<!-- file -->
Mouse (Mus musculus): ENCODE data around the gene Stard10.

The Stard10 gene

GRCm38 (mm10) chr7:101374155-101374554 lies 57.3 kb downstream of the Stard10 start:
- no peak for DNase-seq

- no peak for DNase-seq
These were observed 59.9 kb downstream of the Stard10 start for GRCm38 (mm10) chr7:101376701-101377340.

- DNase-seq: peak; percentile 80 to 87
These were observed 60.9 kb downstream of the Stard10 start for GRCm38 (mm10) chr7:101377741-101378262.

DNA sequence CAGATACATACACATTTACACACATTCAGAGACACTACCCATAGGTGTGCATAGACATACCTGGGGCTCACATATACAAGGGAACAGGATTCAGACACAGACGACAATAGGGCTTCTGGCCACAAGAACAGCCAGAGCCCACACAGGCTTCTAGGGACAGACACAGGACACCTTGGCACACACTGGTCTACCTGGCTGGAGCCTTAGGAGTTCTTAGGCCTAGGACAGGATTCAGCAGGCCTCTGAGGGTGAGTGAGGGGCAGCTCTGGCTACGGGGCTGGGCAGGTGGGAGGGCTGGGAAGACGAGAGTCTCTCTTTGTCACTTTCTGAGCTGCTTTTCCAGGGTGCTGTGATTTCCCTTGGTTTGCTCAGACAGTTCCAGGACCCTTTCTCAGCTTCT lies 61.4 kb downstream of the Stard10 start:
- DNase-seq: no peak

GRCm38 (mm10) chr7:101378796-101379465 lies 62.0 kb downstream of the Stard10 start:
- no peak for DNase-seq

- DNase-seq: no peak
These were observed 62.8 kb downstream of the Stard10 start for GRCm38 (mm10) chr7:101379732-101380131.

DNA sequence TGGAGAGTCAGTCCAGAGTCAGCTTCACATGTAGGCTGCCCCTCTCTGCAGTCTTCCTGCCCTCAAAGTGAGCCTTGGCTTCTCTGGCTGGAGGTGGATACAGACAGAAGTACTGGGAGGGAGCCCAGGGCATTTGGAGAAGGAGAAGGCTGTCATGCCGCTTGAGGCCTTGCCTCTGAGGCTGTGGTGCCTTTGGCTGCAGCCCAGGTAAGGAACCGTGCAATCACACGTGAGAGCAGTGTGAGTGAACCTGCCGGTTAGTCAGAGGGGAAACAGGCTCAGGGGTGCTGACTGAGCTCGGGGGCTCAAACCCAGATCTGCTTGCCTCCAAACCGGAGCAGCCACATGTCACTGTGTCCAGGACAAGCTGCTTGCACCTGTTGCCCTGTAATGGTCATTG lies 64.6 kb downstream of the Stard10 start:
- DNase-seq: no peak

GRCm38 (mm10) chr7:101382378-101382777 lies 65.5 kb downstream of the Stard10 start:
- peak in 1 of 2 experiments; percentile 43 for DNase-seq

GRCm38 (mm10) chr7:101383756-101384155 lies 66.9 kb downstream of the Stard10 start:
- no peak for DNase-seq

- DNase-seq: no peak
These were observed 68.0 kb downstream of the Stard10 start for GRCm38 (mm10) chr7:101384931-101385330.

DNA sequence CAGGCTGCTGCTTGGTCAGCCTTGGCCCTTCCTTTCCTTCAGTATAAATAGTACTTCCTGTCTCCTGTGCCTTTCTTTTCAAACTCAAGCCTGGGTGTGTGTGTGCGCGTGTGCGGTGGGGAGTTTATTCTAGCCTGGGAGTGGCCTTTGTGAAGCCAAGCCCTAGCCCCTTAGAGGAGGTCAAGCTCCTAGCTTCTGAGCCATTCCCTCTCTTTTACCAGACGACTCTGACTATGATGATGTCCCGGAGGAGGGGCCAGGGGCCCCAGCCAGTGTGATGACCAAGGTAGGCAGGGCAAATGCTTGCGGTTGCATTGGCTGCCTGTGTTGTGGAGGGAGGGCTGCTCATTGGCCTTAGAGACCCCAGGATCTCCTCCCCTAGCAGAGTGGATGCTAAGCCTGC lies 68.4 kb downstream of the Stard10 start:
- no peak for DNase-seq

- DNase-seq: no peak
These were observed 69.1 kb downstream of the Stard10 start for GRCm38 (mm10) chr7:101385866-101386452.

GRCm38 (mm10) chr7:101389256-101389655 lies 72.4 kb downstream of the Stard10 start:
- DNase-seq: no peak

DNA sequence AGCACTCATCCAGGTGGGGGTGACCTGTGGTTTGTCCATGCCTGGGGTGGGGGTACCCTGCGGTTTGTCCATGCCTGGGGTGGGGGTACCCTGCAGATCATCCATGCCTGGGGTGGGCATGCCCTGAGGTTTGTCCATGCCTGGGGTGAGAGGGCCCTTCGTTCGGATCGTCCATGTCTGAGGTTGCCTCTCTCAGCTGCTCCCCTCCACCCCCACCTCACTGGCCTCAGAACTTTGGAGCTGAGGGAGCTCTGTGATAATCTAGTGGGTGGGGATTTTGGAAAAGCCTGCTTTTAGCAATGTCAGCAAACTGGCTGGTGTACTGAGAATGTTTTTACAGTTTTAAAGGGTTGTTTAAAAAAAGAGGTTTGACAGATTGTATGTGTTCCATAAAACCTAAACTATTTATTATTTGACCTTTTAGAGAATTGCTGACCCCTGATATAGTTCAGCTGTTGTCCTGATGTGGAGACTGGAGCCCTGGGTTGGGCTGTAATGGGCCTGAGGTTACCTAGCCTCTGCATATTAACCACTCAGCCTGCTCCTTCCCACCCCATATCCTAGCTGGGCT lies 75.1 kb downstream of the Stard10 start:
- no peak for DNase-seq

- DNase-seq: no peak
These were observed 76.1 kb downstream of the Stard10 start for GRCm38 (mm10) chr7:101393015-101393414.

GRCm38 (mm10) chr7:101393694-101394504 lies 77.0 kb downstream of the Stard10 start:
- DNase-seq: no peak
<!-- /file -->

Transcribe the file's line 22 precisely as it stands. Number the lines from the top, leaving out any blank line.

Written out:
These were observed 68.0 kb downstream of the Stard10 start for GRCm38 (mm10) chr7:101384931-101385330.